Copyright protection and streaming: rwandan law perspective

At the risk of coming across as even more uncool than usual, I’ve been thinking about copyright protection lately. During one of my frequent digital wanderings, I stumbled on a story about attempts by the film and recording industry pushing legislation in California to enable police to search disc duplication factories without having to obtain a warrant beforehand. Those behind the legislation argue that illegal mass reproduction of music and movies undermine the local economy and steal revenue from those who create those works.

At the risk of coming across as even more uncool than usual, I’ve been thinking about copyright protection lately. During one of my frequent digital wanderings, I stumbled on a story about attempts by the film and recording industry pushing legislation in California to enable police to search disc duplication factories without having to obtain a warrant beforehand.

Those behind the legislation argue that illegal mass reproduction of music and movies undermine the local economy and steal revenue from those who create those works.

A commenter succinctly noted a key problem with this approach ‘Who uses CD’s and DVD’s anymore?”.

Putting aside issues of civil liberties- obviously warrantless searches are a constitutional violation- the commenter was right to point that out. Issues of copyright violation have moved far from the idea of physical ownership of artistic works.

These days, law enforcement officials would have to search a person’s computer to find out if a copyright infringement has occurred. People are also likely to ‘stream’ films and TV shows online as opposed to copying them onto CD’s or downloading them.

But the story also got me wondering how Rwandan law deals with streaming video online in the event that these videos are copyright protected elsewhere. If you haven’t been acquainted with Rwanda’s intellectual property law, then let me break the bad news: it’s biblically long.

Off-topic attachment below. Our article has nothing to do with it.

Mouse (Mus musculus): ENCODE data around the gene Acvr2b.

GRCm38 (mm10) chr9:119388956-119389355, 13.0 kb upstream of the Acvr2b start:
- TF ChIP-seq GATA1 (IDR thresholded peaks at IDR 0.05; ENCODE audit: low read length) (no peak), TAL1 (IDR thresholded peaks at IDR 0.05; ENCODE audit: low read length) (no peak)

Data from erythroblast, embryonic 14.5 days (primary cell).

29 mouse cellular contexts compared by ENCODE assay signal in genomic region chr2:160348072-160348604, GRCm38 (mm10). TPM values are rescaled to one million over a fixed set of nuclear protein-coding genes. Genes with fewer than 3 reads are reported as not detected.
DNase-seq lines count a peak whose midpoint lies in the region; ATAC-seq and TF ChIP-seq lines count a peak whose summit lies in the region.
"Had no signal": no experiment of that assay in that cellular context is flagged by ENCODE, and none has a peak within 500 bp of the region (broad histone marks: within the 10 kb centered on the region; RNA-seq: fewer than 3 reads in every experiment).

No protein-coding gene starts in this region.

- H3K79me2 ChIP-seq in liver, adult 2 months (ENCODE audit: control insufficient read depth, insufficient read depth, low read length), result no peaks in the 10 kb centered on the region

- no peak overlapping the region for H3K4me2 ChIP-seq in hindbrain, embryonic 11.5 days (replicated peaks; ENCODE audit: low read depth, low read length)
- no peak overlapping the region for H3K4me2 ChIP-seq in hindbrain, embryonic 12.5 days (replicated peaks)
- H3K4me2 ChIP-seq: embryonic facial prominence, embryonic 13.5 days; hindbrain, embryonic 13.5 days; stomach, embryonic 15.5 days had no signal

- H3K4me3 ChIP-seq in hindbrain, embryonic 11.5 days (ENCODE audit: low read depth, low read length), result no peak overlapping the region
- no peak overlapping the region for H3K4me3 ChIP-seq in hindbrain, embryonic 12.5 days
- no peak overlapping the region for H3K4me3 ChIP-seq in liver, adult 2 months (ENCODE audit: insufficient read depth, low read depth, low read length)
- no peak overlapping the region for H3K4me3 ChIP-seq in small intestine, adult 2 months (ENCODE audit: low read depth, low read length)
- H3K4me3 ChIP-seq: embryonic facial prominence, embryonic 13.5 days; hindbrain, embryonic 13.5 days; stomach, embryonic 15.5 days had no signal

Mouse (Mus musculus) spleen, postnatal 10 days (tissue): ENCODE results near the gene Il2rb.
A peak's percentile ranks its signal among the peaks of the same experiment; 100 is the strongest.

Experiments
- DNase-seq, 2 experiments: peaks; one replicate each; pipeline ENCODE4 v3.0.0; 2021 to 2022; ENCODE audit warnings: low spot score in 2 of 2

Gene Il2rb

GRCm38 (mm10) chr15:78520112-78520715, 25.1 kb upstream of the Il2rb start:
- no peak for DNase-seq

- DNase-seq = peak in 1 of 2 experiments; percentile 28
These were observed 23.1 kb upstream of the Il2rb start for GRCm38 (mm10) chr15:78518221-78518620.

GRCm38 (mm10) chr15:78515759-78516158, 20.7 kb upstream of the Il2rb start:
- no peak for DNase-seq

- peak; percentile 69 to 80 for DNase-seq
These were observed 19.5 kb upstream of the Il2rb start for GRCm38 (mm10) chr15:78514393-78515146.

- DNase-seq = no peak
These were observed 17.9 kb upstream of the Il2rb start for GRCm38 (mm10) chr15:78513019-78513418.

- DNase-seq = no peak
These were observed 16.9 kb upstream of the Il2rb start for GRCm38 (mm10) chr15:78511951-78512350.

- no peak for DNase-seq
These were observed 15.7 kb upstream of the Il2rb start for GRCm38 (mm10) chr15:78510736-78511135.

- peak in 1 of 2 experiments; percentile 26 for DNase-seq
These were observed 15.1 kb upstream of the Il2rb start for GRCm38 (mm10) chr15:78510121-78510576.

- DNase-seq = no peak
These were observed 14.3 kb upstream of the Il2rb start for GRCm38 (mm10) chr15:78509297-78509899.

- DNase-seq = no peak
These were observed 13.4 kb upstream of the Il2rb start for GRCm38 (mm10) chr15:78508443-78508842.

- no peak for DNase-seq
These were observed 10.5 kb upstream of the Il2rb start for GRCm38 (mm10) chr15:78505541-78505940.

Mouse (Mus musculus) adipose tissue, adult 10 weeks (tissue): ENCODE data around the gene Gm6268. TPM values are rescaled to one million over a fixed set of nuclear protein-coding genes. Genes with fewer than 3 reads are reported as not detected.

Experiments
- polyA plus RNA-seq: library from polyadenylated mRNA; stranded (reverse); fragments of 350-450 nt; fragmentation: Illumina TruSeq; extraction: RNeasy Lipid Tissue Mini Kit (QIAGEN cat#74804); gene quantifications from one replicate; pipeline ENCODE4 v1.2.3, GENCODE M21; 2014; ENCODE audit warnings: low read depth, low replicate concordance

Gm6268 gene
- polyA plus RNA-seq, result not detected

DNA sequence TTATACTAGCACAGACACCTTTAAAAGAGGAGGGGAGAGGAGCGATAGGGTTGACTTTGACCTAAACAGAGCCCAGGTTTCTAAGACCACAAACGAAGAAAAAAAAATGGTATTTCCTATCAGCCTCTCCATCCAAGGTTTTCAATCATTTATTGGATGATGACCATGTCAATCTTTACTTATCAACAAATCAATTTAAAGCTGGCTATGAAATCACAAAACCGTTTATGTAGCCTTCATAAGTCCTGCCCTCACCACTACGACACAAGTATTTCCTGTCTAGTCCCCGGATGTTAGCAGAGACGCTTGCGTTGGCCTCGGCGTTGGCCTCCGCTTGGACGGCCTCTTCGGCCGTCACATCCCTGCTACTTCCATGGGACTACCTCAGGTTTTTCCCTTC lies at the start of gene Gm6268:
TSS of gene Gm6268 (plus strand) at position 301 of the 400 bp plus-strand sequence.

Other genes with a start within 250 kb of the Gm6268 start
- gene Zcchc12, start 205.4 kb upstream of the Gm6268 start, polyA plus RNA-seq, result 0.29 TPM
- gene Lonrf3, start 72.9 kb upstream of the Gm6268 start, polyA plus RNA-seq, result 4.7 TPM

All told, it comes in at an eye-watering, brain-frying, sleep-inducing 367 pages (although you get to take your pick from the three official languages). It contains repeated references to ‘phonograms’ and ‘fixation’ and some passages look like they were run through Google translate first.

It is not only boring (and Rwanda certainly has some readable laws) but also awkwardly constructed and meandering. However, it is-by and large- also fairly comprehensive on issues of intellectual property.

First, it should be noted that the law does not only protect nationals/residents of Rwanda, but also foreigners provided that their Country of origin has signed the relevant Intellectual Property conventions that Rwanda is a party to.

So should Warner Brothers for example, decide to ride into town and uphold their intellectual property rights, they would be able to rely on our law to do so.

In the case of copyright protection- which is what we would be dealing with here- The law sets out a list of moral and economic rights, but in the case of the latter (which is more relevant here) these focus on more traditional actions that could infringe on copyright (reproduction, translation, adaptation, renting, distribution, public performance and communication of the work). 

But as noted earlier, copyright infringement changes with technology. What about streaming a film or a TV show online for example? This is where it gets a bit tricky.

The law doesn’t make explicit reference to this, but it would probably fall under ‘to perform a work’ which references an audio-visual work.

(This should of course be distinguished from ‘public performance of a work’ which is more clear-cut). It seems like a fairly awkward way to frame the act, and it doesn’t provide concrete examples aside from this definition. 

However there is no reference to this kind of ‘performance’ of a work in the sections protecting the author of a work under copyright.

As noted earlier, the list of economic rights are provided in the law but none of them would cover streaming of an audiovisual work online (it certainly wouldn’t count as public performance if the said streaming is occurring in private).

Article 195 does provide for the protection of original or derivative works under copyright, but this protection has to be tied to a forbidden act.

As such, the streaming of the video is an act which technically would be difficult to designate as illegal.

Certainly the failure of the law to directly identify certain actions- ‘streaming’ and ‘downloading’ for example-make things a bit more hazy than they should be.

minega@trustchambers.com

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